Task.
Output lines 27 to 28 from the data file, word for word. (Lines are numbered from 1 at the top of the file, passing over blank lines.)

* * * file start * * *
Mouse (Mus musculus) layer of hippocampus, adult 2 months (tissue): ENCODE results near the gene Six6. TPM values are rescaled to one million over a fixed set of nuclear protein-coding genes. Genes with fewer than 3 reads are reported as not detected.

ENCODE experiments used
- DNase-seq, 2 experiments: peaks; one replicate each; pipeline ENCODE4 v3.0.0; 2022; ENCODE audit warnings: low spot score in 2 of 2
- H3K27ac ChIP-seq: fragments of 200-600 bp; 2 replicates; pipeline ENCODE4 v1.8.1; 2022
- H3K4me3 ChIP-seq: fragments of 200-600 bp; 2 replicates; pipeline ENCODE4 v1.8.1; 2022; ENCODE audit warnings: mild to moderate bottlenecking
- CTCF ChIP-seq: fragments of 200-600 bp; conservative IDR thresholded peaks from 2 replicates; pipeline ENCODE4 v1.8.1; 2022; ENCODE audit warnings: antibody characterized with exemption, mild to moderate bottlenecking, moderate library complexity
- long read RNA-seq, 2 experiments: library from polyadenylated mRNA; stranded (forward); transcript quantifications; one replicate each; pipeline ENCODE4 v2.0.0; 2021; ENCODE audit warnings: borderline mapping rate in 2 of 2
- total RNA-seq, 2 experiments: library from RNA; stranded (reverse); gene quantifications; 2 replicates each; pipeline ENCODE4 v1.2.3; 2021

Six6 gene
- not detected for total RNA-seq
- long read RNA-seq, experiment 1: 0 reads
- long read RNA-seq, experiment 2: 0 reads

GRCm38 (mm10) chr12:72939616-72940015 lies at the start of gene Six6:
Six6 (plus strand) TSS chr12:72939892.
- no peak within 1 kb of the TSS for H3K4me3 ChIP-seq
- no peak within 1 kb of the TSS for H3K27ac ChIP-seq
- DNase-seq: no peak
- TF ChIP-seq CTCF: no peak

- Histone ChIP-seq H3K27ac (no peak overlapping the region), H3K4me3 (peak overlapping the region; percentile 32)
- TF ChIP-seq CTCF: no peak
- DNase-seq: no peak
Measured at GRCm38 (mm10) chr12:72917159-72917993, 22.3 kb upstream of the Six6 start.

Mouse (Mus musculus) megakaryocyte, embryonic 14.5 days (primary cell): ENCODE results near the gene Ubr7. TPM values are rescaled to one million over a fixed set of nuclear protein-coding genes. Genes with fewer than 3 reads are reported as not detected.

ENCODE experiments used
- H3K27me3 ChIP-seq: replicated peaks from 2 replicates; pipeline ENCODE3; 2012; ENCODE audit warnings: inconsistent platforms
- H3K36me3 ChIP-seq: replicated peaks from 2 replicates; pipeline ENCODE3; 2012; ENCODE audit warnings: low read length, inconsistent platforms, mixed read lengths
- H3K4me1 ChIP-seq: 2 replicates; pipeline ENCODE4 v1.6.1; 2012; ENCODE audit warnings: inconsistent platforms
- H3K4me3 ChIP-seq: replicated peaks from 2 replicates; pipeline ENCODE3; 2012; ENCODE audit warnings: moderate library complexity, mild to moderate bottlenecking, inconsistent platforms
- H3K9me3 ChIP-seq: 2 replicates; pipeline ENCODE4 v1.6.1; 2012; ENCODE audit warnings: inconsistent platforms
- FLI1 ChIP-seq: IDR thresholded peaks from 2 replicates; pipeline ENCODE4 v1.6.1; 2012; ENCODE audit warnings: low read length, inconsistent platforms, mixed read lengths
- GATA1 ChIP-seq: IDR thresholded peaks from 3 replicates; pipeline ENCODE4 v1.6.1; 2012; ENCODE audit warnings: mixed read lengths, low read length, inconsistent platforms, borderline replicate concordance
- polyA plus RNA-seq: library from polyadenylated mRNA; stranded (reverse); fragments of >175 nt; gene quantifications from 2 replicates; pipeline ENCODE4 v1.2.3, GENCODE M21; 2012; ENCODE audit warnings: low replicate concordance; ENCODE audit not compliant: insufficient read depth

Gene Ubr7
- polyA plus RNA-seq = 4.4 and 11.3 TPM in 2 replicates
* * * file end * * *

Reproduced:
- H3K4me1 ChIP-seq: 2 replicates; pipeline ENCODE4 v1.6.1; 2012; ENCODE audit warnings: inconsistent platforms
- H3K4me3 ChIP-seq: replicated peaks from 2 replicates; pipeline ENCODE3; 2012; ENCODE audit warnings: moderate library complexity, mild to moderate bottlenecking, inconsistent platforms